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Learning about breast cancer: My House

What are breast cancer risk factors?

Breast cancer risk factors are things that put you at higher risk for having breast cancer. Breast cancer risk factors may include:

  • Gender: Being a woman is the main breast cancer risk factor. Although men can and do get breast cancer, it is 100 times more common in women than in men
  • Age: The breast cancer risk goes up as you get older
  • Your health history: Having had breast cancer in the past increases the risk for developing a new breast cancer in the future. The new cancer can occur either in the same breast or in the other breast. This is not the same as a recurrence (return) of the first cancer
  • Getting your first period early: Women who had their first period before age 12 have a slightly higher risk for breast cancer than women who had their first period after age 12
  • Getting your last period late: Women who have their last period (enter menopause) at a later age (after age 55) have a slightly higher risk of breast cancer than women who have their last period at an earlier age
  • Hormone therapy after menopause: Hormone therapies that combine estrogen and progesterone to relieve the symptoms of menopause increase the risk of breast cancer
  • Having a close family member who has had breast cancer: You have a greater chance of having breast cancer if your mother, sister, or daughter has had breast cancer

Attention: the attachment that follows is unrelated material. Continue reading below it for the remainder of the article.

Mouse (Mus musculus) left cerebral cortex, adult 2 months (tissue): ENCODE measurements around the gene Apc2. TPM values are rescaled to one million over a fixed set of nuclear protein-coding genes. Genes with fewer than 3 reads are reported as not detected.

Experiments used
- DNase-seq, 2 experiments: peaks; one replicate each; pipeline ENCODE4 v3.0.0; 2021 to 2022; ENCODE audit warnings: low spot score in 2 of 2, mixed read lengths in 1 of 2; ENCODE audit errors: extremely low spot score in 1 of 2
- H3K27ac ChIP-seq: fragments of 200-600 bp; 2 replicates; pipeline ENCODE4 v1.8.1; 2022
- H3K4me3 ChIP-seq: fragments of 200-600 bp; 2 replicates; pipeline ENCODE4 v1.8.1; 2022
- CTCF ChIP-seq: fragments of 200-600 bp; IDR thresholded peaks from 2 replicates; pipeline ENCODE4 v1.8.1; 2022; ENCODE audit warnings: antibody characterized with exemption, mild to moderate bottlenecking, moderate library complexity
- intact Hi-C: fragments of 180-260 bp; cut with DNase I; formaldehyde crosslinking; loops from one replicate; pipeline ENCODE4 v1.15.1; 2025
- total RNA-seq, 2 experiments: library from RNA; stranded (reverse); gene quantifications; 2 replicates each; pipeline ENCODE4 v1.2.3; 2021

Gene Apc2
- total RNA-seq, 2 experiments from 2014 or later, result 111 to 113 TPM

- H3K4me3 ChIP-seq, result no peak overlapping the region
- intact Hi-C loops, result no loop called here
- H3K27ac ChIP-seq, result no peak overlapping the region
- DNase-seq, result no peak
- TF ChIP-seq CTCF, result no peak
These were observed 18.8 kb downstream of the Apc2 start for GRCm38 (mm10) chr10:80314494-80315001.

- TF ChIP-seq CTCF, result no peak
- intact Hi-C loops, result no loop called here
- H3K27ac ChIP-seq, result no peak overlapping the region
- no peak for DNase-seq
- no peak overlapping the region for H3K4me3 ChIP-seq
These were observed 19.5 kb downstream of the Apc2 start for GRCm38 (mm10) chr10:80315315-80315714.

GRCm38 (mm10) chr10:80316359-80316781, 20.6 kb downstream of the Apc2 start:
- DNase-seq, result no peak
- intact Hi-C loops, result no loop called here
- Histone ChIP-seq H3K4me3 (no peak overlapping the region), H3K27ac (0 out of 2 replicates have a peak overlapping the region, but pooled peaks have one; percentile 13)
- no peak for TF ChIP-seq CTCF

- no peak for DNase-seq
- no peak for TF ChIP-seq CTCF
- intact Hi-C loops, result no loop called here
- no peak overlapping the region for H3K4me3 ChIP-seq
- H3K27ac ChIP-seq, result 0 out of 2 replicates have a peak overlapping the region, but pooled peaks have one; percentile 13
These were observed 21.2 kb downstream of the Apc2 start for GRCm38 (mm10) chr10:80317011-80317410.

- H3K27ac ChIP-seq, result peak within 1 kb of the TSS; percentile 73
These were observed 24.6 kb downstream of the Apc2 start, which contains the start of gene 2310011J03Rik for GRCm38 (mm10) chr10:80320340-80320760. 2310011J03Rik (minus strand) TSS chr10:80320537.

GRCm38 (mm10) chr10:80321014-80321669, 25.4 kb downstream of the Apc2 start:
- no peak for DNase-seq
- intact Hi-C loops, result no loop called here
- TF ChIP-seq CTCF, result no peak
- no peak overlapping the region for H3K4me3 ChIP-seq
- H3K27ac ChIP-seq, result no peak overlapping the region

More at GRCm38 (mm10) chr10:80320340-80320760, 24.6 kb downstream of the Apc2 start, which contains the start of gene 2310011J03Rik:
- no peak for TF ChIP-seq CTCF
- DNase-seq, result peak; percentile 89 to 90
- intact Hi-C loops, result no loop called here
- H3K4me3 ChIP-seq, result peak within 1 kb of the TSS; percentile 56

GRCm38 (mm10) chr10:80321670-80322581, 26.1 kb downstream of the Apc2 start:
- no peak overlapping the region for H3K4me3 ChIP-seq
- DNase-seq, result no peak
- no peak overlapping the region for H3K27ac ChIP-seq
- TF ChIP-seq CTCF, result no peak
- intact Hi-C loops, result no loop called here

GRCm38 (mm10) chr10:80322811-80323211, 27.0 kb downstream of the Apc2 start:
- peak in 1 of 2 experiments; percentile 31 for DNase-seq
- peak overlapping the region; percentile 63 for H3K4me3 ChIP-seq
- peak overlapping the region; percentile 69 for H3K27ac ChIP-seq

• Race: White women are at a slightly higher risk for breast cancer than are women of other races. But in women under the age of 45, breast cancer is more common in African Americans
  • Having children: Women who have had no children or who had their first child after the age of 30 have a slightly higher risk of breast cancer than women who had their first child before the age of 30

DNA Mutations and the Risk of Breast Cancer

Certain inherited DNA changes, or mutations, can increase the risk of getting breast cancer. These DNA changes are responsible for breast cancer that seems to run in some families. DNA is the chemical in our cells that makes up our genes and provides the instructions for how our cells function.

The most common cause of hereditary breast cancer is an inherited mutation in the BRCA1 and BRCA2 genes. Normally, the BRCA genes help prevent breast cancer by making proteins that keep breast cells from growing abnormally. When these genes are mutated, they no longer suppress abnormal cell growth, and breast cancer is more likely to develop. Genetic testing can identify women who have inherited BRCA1 or BRCA2 mutations, as well as other genetic mutations. These women can then take steps to lower their risk of getting breast cancer and to monitor their breast carefully.

Be sure to talk with your doctor or healthcare provider about your breast cancer risk factors.

To the right are examples of organizations and resources you may find helpful. Click on the links to visit those websites and learn more.